Judy Staber was born into a theatrical family in London during World War II. After certain family upheavals, her mother placed Judy, not quite four, and her sister, seven, at The Actors' Orphanage in Chertsey, a town in Surrey south of London. She was to remain there for twelve and a half years. When she was eleven, her mother immigrated to Canada; her sister went a year later. Eventually, she, too, came to America at sixteen when the orphanage closed and all her childhood friends were scattered around the world.
This is the story of her childhood and about the Actors' Orphanage, a story touched by the glamour of the theatre and such notables as Noel Coward, Laurence Olivier and Richard Attenborough, but also filled with the sadness that comes when families are torn apart by ill fortune and careers. It is the story of resilient children who weren't orphans but were orphaned for a time by their parents' profession -- The Theatre; and of how members of that profession took care of their own and still do today through The Actors' Charitable Trust.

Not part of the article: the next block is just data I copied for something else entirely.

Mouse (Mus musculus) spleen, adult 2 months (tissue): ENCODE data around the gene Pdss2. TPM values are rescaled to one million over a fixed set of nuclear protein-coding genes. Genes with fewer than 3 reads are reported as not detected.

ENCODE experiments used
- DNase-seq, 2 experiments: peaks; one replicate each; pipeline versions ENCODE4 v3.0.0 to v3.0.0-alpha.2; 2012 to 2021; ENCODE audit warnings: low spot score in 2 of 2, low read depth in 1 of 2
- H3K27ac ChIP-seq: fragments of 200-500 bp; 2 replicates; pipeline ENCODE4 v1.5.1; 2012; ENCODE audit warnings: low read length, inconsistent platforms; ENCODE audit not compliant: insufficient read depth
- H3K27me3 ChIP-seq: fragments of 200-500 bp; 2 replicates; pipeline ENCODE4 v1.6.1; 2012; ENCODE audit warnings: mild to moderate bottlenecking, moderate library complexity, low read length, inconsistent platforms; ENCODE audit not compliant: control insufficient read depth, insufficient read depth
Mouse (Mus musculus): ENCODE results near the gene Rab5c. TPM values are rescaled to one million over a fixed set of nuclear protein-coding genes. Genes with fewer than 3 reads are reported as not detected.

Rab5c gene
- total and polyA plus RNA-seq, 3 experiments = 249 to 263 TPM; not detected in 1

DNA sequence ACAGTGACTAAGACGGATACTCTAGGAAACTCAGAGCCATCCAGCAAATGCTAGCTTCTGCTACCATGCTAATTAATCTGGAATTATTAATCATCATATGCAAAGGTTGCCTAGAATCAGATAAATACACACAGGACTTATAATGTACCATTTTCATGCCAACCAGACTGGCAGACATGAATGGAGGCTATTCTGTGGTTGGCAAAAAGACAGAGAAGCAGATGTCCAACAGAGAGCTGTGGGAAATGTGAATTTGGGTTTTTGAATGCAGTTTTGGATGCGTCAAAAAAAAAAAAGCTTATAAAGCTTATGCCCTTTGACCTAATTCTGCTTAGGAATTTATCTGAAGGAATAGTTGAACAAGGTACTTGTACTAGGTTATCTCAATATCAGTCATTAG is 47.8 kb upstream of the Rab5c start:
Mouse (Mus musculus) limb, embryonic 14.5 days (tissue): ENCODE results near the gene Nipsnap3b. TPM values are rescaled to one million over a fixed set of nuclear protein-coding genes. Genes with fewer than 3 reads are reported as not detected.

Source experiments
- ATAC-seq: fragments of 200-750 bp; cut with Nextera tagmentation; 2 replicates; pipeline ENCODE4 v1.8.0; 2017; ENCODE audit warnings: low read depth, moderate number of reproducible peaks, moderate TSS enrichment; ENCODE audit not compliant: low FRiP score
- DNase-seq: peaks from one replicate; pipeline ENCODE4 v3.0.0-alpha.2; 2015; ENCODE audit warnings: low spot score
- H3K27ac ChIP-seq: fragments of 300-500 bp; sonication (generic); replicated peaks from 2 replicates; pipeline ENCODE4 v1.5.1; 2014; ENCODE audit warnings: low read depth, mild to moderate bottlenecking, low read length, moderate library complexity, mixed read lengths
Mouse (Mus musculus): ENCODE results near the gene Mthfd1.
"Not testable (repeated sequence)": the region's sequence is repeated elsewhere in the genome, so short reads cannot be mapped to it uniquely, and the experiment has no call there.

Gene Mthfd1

The Actors' Orphanage was a unique institution, and childhood at Silverlands was different from the norm: for some it was too different, but for Judy it was the only childhood she knew, and she thrived and grew there.
Judy Staber has worked in the visual and performing arts for all her American life. With her children and grandchildren grown, she lives in upstate New York with her husband, John, a pilot and flight instructor, where she writes, does volunteer theatre work and curates an art gallery. Find out more at jstaber.com.